Science and public policy

New York Times Deputy Science Editor Dennis Overbye celebrated the alleged “restoration of science” under the Obama Administration this week, sounding a Chris Matthews-ian note of ecstasy about Obama’s ascension.   I agree with most of Overbye’s essay, which makes a beautiful case for the social accomplishment of science.  The scientific enterprise teaches such humane, democratic values as “honesty, doubt, respect for evidence, openness, accountability and tolerance and indeed hunger for opposing points of view,”  Overbye writes.  (Our religious friends  will of course claim that these values are uniquely Christian ones, and that science is parasitic on Christianity.)

But Overbye’s column also hints at the facile conflation of science with favored liberal politics. 

Overbye appears to link the repression of scientific inquiry and democratic expression in China, where a physicist was disciplined for teaching the Big Bang theory in contravention to Marxist teleology, with the scientific and quasi-scientific culture-war battles of the Bush Administration:  “But once you can’t talk about one subject, the origin of the universe, for example, sooner or later other subjects are going to be off-limits, like global warming, birth control and abortion, or evolution, the subject of yet another dustup in Texas last week.” 

I can’t quite following the reasoning here, such as the leap from China to the U.S., or the suggestion that we aren’t able to talk about global warming, abortion, or even evolution.  (We talk about abortion far too much, in my view.)  But the real problem with this statement and the column’s celebratory introduction is the implication that in the era before the Bush Administration, science-tinged policy areas were governed by pure science, not something else—presumably politics or religion.   (To be fair to Overbye, others have made this argument much more explicitly than he does; I am seizing on his column opportunistically as a synecdoche for a broader discourse.)   But science rarely determines policy outcomes; complex political worldviews do.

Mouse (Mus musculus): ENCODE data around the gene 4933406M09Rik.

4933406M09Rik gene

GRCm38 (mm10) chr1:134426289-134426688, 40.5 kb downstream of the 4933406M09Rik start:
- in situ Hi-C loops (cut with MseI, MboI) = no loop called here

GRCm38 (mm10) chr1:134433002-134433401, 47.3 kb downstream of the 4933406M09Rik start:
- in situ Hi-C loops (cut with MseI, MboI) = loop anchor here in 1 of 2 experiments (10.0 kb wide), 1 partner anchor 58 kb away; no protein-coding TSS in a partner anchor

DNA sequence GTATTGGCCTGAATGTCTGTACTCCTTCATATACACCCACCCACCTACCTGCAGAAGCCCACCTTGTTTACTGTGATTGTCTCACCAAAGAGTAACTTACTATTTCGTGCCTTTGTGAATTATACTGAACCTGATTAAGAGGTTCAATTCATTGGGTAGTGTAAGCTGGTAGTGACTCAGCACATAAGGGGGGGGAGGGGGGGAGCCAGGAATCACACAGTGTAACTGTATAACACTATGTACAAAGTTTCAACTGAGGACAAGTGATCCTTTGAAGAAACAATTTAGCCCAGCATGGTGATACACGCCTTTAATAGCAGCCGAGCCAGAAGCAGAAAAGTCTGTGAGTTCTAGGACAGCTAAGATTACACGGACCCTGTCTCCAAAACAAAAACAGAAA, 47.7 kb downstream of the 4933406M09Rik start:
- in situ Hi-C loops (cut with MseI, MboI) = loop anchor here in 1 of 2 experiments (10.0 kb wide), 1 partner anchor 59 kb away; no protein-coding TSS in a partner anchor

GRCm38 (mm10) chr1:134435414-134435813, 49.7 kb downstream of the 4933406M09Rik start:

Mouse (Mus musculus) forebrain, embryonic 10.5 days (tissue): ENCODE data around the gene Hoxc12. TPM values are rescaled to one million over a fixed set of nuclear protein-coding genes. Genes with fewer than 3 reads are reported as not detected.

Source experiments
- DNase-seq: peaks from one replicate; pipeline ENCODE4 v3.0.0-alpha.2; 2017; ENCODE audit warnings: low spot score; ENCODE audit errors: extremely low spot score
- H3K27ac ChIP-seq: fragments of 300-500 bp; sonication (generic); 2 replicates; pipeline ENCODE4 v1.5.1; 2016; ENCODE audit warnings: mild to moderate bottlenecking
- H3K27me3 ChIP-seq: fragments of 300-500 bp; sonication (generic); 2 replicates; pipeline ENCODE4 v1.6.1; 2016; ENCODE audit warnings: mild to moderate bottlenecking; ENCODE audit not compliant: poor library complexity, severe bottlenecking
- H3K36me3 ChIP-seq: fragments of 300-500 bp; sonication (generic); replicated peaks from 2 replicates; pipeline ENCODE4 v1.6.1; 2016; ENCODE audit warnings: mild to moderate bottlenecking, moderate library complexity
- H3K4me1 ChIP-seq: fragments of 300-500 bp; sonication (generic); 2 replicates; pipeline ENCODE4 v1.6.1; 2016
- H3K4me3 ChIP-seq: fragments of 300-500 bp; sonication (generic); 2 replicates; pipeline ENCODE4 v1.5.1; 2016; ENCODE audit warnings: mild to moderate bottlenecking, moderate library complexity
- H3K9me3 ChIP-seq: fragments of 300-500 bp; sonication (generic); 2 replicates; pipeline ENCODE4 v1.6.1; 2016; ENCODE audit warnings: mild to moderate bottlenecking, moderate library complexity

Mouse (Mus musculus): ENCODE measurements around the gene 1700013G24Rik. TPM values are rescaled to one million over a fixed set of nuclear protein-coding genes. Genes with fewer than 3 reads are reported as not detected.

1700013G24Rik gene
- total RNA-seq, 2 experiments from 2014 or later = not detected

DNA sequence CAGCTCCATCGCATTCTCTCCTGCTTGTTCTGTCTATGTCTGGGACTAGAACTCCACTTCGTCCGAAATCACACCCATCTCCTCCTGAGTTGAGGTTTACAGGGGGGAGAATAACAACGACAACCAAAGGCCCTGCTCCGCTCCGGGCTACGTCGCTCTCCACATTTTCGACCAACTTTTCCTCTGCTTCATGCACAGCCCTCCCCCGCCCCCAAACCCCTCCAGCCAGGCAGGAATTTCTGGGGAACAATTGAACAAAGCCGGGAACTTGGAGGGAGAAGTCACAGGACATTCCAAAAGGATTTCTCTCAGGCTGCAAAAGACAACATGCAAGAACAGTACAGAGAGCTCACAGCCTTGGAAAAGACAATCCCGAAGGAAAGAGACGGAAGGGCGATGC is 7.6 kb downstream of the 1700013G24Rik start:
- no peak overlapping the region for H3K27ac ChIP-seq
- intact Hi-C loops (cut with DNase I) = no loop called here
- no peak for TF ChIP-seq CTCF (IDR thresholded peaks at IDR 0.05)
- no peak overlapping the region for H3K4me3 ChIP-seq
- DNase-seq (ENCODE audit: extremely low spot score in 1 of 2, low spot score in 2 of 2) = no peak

Environmentalists have been trumpeting the “restoration of science” under the Obama Administration.  Science says nothing, however, about where to strike the balance between the costs and alleged benefits of environmental regulation; those are political and economic judgments.  The NRDC and the Sierra Club reflexively push for the elimination of infinitesimal levels of toxics that have only the most hypothetical effect on public health.  Science is not driving their crusade, a quasi-religious zeal regarding the evils of business and the unquestionable righteousness of banning chemical emissions is.  Stricter environmental regulation is not necessarily more “scientific;” it merely values health risks and business productivity according to a conventional “environmentalist” perspective. 

To the extent that the Bush Administration ignored truly solid scientific consensus on global warming, it was irresponsible and wrong to do so.  (Much of the conservative establishment appears sadly to have let its justified appreciation of business entrepreneurship determine its take on the science.)  But even if the existence and cause of global warming have been definitively established, science has nothing to say about the proper policy response.  The Kyoto treaty is a joke; the Bush Administration was right to avoid it.  Bjorn Lomborg and others have made rigorous arguments for why global warming reductions should not be the top environmental agenda item in the West.  Whether you reject or accept Lomborg’s suggested priorities has nothing to do with the underlying science of climate change. 

I’m not sure what Overbye’s reference to not being able to talk about birth control and abortion means exactly.  Among domestic sex issues the debate over abstinence education has had the most social-science-y tinge to it.  Planned Parenthood, SIECUS, and other groups favoring condom demonstrations and distribution in schools point to studies that show that abstinence education differs little from conventional sex ed in reducing teen pregnancy.  (The research is weak to begin with, lacking randomized controlled assignments.)   So does “science” then dictate that school condom instruction is wise social policy?  No, notwithstanding Sam Harris’s view that an objection to conventional sex ed represents only the Religious Right’s war on science.  Leaving aside the absurdity of having government, rather than parents, try to inculcate in children values regarding sexual behavior, the messages adults send to children regarding sexual restraint, modesty, and self-control have subtle and long-term effects on society that cannot be easily measured in a program evaluation.   When adults provide children with condom demonstrations or, worse, build day care centers in schools for students’ babies, they signal that they expect children to have sex.  The enthusiasm of sex-ed advocates and the progressive ed teaching establishment for increasingly explicit official sex talk in schools is not driven by “science,” in my view; it arises out of a need to retroactively legitimate the sexual revolution.  Conservatives can oppose their agenda without reference to the Bible or God’s will, but simply on the basis of an understanding of how complex is the fabric of values that make up a stable, responsible society and how careful we must be to preserve it.

This entry was posted in Uncategorized and tagged , , . Bookmark the permalink.

12 Responses to Science and public policy

Comments are closed.